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A man mourns near a body as airstrike damages an apartment complex outside of Kharkiv, Ukraine on February 24, 2022. (Photo: Wolfgang Schwan/Anadolu Agency via Getty Images)

Footage Shows Ukrainians Seek Shelter and Flee Country as Russia Attacks

"The question now in Kyiv," said one Ukrainian journalist, "is... whether we will survive."

Jessica Corbett

Photos and videos circulating on social media and news networks across the globe Thursday showed Ukrainian civilians using subway stations as emergency shelters, lining up to cross into Poland, and taking in the wreckage from Russia's full-scale invasion of Ukraine.

"You wake up in a totally new reality at 5:00 am and you find out the world is no longer the safe place you imagined," one Ukrainian woman told CNN's Clarissa Ward in a crowd subway station. "We don't want to be a part of Russia or any other country."

Holding back tears, the woman added that she wants the Russian people to know that the invading forces are "not attacking just the military bases, they're actually attacking in our neighborhoods and they're making us feel insecure and very unsafe."

Scenes of Ukrainians flooding the train stations to escape the Russian attack drew comparisons to Londoners and the Blitz during World War II.

Russian President Vladimir Putin announced the military action before dawn Thursday, sparking swift condemnation from human rights groups and political leaders worldwide as well as protests from people across Russia—who risked arrest to demonstrate against war—and around the world.

As peace advocates took the streets, the International Rescue Committee warned that "the resulting humanitarian catastrophe from a full-scale war in Ukraine will lead to grave human suffering. The world will bear witness to innocent deaths, destruction of civilian infrastructure, and massive displacement inside the country and across Europe."

Russian forces reportedly seized control of Chernobyl, the site of the historic 1986 nuclear disaster. A Ukrainian official said that "the condition of the former Chernobyl nuclear power plant, confinement, and nuclear waste storage facilities is unknown."

Ukrainian President Volodymyr Zelenskyy said in a video statement late Thursday that at least 137 Ukrainians have died so far and another 316 were wounded. He also ordered a 90-day military mobilization and barred male citizens ages 18 to 60 from leaving the country.

Some Ukrainians who fled their homes have gone to Poland, which has opened up reception centers for refugees. One reporter captured a traffic jam spanning over six miles at the border.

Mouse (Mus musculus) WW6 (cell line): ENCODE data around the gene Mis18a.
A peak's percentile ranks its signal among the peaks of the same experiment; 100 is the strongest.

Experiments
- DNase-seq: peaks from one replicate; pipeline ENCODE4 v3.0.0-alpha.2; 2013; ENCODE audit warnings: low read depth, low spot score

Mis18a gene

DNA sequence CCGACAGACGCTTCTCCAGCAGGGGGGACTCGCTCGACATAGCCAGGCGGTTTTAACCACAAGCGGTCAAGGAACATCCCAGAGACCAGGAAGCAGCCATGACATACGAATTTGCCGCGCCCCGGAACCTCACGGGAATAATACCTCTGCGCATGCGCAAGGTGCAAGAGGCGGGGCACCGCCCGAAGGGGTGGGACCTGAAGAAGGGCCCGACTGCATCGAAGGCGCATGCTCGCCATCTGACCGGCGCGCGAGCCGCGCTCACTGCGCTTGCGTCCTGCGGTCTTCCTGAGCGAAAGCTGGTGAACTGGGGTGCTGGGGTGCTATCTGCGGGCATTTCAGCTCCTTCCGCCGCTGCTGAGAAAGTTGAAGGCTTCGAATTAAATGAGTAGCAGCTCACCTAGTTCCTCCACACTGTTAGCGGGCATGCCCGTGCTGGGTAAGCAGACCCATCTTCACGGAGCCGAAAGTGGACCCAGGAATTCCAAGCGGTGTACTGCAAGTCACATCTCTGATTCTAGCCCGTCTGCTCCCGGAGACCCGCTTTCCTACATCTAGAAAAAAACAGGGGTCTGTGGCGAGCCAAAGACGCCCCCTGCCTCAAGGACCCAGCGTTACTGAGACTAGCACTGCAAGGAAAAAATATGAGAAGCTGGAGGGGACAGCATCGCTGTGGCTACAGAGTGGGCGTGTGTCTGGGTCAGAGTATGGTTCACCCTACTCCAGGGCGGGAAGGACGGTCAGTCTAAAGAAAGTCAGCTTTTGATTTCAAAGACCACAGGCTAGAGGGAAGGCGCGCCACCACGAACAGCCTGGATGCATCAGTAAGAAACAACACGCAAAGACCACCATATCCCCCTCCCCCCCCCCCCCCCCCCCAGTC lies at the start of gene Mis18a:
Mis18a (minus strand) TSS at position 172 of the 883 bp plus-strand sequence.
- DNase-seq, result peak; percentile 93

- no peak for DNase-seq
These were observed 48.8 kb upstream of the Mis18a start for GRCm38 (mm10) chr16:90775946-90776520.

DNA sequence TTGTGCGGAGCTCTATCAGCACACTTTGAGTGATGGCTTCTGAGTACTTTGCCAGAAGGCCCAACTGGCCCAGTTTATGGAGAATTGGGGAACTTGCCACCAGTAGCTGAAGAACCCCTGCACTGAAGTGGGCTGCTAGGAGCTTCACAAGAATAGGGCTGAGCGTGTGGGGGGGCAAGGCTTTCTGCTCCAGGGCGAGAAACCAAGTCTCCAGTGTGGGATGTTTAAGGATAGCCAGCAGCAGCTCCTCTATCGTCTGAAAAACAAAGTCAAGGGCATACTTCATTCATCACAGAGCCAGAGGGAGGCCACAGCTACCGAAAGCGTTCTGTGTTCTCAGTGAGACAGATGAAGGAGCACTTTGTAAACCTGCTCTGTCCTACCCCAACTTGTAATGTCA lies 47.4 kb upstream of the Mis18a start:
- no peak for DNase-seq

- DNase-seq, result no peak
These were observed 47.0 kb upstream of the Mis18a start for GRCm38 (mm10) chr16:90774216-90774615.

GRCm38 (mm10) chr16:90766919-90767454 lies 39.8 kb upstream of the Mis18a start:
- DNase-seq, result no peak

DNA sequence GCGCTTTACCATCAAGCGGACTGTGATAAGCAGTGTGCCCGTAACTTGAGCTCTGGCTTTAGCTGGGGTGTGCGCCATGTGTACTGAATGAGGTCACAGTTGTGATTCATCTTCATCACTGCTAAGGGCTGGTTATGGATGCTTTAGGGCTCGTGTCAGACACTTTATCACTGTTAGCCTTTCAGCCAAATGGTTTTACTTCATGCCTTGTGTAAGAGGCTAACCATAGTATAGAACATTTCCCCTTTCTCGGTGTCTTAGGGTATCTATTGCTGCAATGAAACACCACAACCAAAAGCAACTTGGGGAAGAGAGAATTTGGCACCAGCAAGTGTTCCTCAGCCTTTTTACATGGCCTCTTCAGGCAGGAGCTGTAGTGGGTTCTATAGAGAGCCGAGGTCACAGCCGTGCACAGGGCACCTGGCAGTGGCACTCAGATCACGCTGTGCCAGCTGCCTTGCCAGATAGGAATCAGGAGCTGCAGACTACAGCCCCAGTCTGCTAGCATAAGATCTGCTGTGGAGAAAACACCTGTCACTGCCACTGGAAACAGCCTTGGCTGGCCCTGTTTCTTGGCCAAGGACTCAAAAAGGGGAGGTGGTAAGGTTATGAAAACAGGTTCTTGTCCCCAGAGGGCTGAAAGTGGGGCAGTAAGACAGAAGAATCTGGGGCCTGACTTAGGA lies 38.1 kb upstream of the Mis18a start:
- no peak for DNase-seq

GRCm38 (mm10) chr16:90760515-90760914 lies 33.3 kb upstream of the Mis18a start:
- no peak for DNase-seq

Photojournalists across Ukraine also captured damage from Russian rocket attacks and distressed civilians seeking safety.

"I am very stressed. I didn't sleep last night," Anna, a resident of the Ukrainian city Chernihiv, said from her vehicle in a video shared by The New York Times. "I was gathering our belongings. And I'm stuck here in traffic, and it's taking too long."

"We all want peace and quiet, we don't want war," said Anastazja, a Polish student who was studying in Ukraine but returned to her home country.

She also called on decision-makers in Russia to end the long-awaited invasion, saying, "Please... stop, because people suffer from it."

While reporters and others within Ukraine shared harrowing footage of Russia's air and ground assault, Reuters also flagged some images and videos that were misrepresented.

Other journalists have created graphics tracking the Russian attacks throughout Ukraine, which is about 233,000 square miles.

Zelenskyy, in his video statement, said that Russian groups have entered the Ukrainian capital and are targeting the president and his family.

"According to our information, the enemy marked me as target No. 1, my family, as target No. 2. They want to destroy Ukraine politically by destroying the head of state. We have information that enemy sabotage groups have entered Kyiv," he said. "I am staying in the government quarter together with others."

"The question now in Kyiv," said Ukrainian journalist Oleksiy Sorokin, "is... whether we will survive."

Sorokin, who reports for The Kyiv Independent, told MSNBC's Katy Tur that "we were told that we shouldn't exist."

"Kyiv was a European capital. Kyiv had bars, had clubs. We love. We had freedom of speech. We went to movies. We enjoyed life. I had plans for the future. I had an apartment renovation that's ongoing," said Sorokin. "I wanted to live... in the city, in the capital of a European state."

"And because of one madman, one absolutely insane person," he added, referring Putin, "I am sitting in bomb shelter, and my main priority right now is for my grandma, my dad, his family to survive—and that's the world we are living in, in 2022, in Europe."

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